Israel sees no reason to seek information on Polonsky from Russia
TEL AVIV, June 28 (RAPSI) - The Israeli Interior Ministry does not find it necessary to ask the Russian authorities for information on businessman Sergei Polonsky while considering granting him Israeli citizenship, spokesperson for the ministry's Population and Migration Authority Sabine Haddad told RIA Novosti.
On June 14, Polonsky was officially charged with embezzling over 5.7 billion rubles ($176.2 million) from the Kutuzovskaya Milya cooperative residential construction project's participants. As Polonsky failed to arrive to the investigator when he was summoned, charges were brought against him in absentia in the presence of his attorney.
His whereabouts are uncertain. He was until recently on bail in Cambodia, where he was arrested together with two Russian friends, Konstantin Baglay and Alexander Karachinsky, on December 30, 2012, for having allegedly attacked the six-person crew of a boat ferrying them from a Cambodian island to Sihanoukville.
In April 2013, Polonsky was released from the prison, but was forbidden from leaving the country.
On June 20, lawyer Diana Tatosova said Polonsky is hoping to become an Israeli national.
"Everyone who seeks Israeli citizenship must provide a specified package of documents, including a paper certifying that they have no criminal record. This is the duty of the applicant. We do not request such information from the Russian authorities," Haddad said.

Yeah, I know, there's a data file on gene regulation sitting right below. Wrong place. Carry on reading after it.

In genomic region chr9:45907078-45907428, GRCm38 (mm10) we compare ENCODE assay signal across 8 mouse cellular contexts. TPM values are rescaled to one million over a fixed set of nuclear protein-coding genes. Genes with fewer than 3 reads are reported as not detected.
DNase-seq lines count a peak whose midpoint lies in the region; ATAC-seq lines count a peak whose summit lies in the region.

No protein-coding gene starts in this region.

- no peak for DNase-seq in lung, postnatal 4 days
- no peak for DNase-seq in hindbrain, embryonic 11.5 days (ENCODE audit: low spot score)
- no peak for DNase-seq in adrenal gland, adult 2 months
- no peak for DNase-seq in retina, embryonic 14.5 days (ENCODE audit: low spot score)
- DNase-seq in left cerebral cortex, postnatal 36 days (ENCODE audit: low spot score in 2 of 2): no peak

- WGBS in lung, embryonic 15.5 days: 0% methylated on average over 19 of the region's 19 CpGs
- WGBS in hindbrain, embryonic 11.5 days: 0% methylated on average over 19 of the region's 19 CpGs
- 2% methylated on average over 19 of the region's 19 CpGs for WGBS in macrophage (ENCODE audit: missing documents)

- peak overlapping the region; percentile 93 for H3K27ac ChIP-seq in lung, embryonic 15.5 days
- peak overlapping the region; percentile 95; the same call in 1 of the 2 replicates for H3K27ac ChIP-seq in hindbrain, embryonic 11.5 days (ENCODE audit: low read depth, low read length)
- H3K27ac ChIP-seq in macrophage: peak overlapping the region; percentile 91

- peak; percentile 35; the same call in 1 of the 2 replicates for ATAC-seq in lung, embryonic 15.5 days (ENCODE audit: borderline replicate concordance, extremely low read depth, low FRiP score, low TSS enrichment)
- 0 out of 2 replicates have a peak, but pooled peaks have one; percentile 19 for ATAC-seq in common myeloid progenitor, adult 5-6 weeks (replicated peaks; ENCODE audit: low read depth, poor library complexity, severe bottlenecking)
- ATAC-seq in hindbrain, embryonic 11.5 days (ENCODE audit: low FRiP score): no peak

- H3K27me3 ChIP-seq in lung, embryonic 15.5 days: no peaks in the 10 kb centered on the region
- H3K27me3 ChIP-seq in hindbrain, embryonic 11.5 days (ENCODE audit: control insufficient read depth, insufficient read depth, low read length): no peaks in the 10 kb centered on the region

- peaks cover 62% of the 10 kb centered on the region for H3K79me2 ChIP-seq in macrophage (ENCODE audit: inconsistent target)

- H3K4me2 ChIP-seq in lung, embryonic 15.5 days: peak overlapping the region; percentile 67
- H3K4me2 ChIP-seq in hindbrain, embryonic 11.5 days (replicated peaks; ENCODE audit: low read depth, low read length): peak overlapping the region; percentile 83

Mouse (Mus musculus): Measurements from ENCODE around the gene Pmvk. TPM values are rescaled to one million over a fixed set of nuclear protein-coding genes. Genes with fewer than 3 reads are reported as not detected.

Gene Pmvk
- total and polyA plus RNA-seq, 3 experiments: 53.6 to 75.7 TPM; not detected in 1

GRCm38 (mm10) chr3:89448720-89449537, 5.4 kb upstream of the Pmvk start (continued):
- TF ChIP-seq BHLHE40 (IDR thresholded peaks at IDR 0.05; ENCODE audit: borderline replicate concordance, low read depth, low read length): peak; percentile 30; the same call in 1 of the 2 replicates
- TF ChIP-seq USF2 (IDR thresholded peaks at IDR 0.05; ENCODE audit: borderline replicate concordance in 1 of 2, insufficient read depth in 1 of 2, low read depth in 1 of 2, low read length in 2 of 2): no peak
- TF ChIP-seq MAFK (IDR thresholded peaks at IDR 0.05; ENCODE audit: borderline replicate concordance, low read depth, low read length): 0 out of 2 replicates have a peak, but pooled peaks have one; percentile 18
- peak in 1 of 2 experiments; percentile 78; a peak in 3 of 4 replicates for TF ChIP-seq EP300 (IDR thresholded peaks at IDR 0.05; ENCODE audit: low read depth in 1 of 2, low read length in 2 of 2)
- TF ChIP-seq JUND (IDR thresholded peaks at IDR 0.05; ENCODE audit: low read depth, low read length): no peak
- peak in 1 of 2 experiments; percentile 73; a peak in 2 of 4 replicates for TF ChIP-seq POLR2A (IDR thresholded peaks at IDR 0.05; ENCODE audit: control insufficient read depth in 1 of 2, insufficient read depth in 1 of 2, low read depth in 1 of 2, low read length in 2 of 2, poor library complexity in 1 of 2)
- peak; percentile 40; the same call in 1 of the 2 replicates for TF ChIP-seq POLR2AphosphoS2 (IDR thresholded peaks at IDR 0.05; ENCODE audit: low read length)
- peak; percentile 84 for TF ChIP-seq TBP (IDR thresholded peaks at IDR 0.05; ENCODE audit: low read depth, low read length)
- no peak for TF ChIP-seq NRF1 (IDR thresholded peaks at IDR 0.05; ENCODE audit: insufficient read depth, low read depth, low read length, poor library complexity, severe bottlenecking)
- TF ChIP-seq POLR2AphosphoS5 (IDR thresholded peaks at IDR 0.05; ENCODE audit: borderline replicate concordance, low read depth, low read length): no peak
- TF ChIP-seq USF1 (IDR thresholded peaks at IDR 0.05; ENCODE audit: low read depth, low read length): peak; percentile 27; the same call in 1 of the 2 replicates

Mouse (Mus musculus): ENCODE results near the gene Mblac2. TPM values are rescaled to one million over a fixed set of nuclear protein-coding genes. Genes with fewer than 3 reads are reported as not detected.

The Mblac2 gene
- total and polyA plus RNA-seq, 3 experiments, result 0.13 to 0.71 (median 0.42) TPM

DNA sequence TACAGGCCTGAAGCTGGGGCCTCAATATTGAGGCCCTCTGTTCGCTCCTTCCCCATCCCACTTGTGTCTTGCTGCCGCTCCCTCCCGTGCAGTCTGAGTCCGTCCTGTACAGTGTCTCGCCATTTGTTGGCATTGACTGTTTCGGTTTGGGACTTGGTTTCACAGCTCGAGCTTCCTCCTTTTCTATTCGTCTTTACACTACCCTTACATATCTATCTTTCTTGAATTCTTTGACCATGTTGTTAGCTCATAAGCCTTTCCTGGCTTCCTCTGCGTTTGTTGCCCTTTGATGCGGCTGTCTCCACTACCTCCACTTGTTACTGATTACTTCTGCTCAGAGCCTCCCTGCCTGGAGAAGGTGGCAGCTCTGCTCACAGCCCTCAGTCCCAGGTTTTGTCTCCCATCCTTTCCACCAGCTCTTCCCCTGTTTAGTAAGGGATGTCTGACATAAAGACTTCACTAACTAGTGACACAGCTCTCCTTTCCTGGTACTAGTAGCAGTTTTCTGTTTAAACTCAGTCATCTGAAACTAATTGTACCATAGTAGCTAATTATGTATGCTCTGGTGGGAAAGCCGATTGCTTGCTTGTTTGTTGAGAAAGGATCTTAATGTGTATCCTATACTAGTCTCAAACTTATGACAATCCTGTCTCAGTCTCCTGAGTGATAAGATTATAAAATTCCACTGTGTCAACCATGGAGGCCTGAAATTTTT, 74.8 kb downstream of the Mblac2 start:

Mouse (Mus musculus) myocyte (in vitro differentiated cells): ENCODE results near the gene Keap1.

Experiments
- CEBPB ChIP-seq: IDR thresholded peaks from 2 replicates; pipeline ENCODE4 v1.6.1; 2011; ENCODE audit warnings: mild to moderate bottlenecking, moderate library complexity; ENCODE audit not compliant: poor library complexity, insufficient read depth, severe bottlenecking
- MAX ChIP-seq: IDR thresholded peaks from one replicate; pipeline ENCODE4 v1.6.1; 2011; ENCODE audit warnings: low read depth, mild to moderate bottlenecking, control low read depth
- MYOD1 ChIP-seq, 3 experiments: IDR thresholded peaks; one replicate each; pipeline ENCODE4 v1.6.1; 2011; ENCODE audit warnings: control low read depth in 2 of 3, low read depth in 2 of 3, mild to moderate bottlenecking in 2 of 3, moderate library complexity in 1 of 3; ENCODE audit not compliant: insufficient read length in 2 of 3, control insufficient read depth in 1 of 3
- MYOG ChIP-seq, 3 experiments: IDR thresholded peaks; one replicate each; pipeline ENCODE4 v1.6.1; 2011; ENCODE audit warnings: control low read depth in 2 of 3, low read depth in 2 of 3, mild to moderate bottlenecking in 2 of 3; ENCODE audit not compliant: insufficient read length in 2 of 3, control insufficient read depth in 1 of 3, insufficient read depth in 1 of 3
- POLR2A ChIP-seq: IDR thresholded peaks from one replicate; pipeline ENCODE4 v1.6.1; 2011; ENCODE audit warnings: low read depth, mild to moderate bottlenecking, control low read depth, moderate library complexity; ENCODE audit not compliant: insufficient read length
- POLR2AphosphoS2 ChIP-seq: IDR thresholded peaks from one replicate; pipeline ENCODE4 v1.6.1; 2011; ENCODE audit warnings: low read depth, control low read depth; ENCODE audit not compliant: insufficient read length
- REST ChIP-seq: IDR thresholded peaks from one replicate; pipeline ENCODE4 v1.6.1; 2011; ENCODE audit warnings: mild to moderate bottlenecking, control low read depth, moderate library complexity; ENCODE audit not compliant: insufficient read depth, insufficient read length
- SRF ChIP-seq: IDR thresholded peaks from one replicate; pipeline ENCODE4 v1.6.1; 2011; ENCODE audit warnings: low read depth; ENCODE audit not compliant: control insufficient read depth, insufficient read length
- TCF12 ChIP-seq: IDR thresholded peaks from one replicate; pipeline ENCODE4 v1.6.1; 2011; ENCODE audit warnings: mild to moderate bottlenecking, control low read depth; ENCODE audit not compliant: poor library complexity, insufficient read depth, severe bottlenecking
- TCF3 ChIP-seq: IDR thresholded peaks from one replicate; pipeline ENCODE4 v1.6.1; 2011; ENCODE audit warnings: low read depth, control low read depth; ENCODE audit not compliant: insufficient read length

She added that the Population and Migration Authority, which is responsible for citizenship issues, has not sent any requests concerning Polonsky to Russia.
Deputy Interior Minister Faina Kirschenbaum told Russian journalists that the fact that a certain individual is being investigated, especially in connection with an economic crime, is not a reason for denying a Jew's right to Israeli citizenship.
"If the incoming person had some problems in the country of his or her previous residence, it is for the Interior Ministry to decide whether or not the said person should be given Israeli citizenship," Kirschenbaum said. "The minister often grants the request, especially when the issue at hand concerns economic crimes."
Micky Rosenfeld, the foreign press spokesman for the Israeli police, said he has no information about any contacts with Russian colleagues concerning Polonsky.